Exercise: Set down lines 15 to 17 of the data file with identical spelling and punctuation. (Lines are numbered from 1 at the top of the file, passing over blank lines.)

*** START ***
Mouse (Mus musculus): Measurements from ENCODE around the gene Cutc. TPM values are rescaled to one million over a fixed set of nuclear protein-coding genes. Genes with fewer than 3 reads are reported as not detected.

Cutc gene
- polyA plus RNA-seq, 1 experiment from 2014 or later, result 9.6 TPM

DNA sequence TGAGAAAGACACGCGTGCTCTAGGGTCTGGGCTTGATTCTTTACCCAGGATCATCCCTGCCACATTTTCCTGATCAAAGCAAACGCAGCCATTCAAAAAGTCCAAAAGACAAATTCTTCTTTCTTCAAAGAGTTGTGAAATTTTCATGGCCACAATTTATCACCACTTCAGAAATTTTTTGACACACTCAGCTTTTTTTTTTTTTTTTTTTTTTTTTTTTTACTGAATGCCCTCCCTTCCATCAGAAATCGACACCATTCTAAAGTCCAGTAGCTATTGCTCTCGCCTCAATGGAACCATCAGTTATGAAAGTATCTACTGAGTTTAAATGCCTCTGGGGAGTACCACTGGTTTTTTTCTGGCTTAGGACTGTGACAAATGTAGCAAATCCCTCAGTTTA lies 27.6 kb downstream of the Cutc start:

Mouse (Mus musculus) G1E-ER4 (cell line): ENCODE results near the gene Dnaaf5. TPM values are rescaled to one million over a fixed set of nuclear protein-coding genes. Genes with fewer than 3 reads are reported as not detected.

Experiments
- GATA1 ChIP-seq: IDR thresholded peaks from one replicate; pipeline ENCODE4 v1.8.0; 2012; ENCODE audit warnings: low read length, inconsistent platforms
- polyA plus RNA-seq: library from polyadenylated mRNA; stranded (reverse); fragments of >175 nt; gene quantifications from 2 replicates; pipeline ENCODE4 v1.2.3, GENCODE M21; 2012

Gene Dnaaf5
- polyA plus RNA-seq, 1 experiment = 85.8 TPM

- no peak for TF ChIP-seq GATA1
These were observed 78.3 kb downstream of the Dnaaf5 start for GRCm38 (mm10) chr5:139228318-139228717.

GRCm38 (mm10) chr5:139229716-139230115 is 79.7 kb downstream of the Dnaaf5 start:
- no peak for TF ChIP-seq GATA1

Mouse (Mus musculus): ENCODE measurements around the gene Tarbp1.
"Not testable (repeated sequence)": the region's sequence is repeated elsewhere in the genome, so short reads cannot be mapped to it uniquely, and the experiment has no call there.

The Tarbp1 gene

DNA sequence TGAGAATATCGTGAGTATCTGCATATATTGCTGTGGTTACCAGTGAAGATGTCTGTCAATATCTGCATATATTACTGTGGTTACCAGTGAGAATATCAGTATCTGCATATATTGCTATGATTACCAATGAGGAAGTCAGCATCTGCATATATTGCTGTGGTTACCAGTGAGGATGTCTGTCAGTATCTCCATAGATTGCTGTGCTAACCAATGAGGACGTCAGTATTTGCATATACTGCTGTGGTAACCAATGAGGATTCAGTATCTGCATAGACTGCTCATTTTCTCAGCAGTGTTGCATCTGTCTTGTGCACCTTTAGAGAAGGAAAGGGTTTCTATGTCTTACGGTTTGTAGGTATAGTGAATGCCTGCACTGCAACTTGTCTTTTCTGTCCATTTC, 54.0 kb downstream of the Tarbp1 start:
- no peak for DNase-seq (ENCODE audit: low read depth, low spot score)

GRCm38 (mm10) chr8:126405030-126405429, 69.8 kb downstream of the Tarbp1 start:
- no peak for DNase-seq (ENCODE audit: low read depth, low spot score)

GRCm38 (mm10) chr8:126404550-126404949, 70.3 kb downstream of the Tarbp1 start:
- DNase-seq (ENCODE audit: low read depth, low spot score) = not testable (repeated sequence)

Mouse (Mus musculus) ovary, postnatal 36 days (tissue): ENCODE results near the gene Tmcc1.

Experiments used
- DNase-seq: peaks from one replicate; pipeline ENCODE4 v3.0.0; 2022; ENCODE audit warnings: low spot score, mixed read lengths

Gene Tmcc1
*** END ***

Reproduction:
Mouse (Mus musculus): ENCODE measurements around the gene Tarbp1.
"Not testable (repeated sequence)": the region's sequence is repeated elsewhere in the genome, so short reads cannot be mapped to it uniquely, and the experiment has no call there.

The Tarbp1 gene